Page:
Other filters of note include the wet/dry, under gravel, and fluidized bed.


Most tropical fish do well at a temperature between 76 and 80 degrees Fahrenheit. (Discus prefer warmer).
Goldfish do not need a heater.
I recommend 25 watts for every 10 degrees of ambient temperature you need to raise your aquarium temperature. EX: If your home is 68 degrees and you have a 40 gallon aquarium, to reach a temperature of 78 degrees you would need a 100 watt heater.
Also remember that bettas are still basically tropical fish too, so if they are kept in a bowl try and keep them in a warm area of your house, preferably above 70 F.
A light does not pass for a heater, you cannot leave your light on 24/7 (an exception would be an Infrared reptile lamp, which are great for bettas).

For more about aquarium heaters, please see this article in my Aquarium Answers Blog:
Aquarium Heaters; Preset vs. Non-Preset


Your aquarium will not be at peak biological filtration for 6 weeks (or more). To start your biological filtration, there are many cycling products available, such “Cycle” by Hagen. My success with these products is mixed at best; it is very difficult for the aerobic bacteria that are needed for cycling your aquarium to live in a sealed container kept at room temperature, as they die very quickly without oxygen.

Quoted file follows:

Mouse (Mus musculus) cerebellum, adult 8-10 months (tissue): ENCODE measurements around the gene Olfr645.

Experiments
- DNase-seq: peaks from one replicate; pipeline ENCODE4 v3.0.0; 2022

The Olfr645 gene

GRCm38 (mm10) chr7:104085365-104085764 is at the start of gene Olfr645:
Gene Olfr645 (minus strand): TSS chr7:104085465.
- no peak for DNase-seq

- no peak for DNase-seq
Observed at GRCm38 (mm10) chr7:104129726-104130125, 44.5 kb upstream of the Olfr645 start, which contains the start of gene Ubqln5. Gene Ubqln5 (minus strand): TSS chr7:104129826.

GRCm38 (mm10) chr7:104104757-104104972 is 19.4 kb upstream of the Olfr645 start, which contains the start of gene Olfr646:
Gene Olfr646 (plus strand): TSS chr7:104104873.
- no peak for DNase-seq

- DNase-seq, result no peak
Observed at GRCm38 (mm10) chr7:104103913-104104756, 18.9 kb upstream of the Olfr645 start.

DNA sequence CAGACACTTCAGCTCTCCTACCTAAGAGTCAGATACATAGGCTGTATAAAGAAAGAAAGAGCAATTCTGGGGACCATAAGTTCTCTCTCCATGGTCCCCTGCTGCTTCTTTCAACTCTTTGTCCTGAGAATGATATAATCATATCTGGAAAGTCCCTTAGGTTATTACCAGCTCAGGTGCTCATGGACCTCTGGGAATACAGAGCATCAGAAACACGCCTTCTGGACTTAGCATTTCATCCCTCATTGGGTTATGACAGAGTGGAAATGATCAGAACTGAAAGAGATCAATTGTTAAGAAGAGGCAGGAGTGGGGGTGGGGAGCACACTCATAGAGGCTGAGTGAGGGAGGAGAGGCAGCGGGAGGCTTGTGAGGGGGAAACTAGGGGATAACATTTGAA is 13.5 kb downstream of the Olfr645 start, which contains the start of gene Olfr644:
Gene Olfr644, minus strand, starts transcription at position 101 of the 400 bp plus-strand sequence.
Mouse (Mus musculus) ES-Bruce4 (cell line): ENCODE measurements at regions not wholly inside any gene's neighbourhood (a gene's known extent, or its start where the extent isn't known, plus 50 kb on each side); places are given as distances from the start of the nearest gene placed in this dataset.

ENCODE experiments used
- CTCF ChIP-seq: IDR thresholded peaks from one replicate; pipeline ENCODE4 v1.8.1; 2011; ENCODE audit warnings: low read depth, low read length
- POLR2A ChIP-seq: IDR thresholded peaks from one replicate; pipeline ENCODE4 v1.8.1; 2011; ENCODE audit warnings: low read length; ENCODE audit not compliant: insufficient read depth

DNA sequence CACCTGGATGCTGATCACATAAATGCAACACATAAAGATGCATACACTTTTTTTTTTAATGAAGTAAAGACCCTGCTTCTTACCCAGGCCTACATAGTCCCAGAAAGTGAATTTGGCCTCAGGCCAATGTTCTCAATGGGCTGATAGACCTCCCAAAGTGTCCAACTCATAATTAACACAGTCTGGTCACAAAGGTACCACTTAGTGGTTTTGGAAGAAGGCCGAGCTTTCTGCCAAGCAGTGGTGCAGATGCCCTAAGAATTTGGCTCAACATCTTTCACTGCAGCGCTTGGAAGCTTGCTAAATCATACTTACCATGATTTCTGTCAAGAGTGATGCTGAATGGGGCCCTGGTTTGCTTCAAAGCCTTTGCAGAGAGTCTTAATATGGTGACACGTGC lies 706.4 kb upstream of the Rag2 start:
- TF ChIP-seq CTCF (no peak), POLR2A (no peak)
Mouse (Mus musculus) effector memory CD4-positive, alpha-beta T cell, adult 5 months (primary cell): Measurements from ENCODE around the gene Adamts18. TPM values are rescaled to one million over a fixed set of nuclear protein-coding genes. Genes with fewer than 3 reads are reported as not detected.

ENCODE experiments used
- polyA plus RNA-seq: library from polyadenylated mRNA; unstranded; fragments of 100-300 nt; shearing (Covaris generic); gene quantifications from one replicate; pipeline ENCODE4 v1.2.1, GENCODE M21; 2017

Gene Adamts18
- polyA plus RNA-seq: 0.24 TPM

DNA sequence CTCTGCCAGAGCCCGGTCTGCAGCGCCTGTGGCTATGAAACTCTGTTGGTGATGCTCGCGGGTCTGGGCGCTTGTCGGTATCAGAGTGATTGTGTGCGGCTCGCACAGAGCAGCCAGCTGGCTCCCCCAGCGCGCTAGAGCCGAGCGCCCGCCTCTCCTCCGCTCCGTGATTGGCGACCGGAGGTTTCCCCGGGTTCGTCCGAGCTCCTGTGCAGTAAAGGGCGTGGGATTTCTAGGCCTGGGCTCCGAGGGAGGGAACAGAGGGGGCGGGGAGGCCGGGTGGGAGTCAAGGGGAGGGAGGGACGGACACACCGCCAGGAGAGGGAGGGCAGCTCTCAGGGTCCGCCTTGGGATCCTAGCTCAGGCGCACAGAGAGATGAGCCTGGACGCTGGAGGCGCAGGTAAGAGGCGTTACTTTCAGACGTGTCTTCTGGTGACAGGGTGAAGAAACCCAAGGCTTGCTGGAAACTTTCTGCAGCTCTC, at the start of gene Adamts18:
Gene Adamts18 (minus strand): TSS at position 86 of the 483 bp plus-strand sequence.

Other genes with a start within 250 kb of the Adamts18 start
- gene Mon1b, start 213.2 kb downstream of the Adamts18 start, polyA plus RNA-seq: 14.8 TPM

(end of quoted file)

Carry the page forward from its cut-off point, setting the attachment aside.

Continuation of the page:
I prefer to add gravel and/or used filter sponge or cartridge from another aquarium.
This method of adding media is much faster (you still have to take it slow), and provides all the necessary bacteria, the only negative is adding disease pathogens to your aquarium, but I have rarely encountered this problem.
If you add plants (many such as hornwort remove nitrogenous waste), you can stock somewhat faster as the plants will remove ammonia too.
We used this method for our Aquarium Maintenance route for years and never lost a fish to Ammonia or nitrite poisoning.

Another method is fishless cycling where un-scented ammonia is poured into the aquarium (3-5 drops per gallon pure ammonia) so as to bring your ammonia level to 4-5 ppm. Then it takes about 3-8 weeks for the aquarium to cycle. Although this method is growing in popularity, I do not recommend it, not because it does not work (it does), but because human nature is to want to add fish sooner than the 3-8 weeks it takes for this method.
The method of adding media is much faster (you still have to take it slow), and provides all the necessary bacteria, the only negative is adding disease pathogens to your aquarium, but I have rarely encountered this problem.

This is just a small snip of my full article about freshwater aquarium basics, for my full article with more information including:  Aquarium (choosing the right aquarium for your FW Fish)• Substrate (Gravel, sand)• Filters
• Heater• Water Conditioning• Cycling• Live Plants• Fish Acclimation
• Feeding• Cleaning• Chemistry (& Test Kits)• Smelly Water• Green Water (from algae)• Cloudy Water; Please visit this URL: http://www.americanaquariumproducts.com/Basic_Aquarium_Principles.html

Professional aquarium maintenance experience since 1978 as the owner of one of the larger aquarium maintenance companies in LA, CA.

I have been in the hobby since 1969.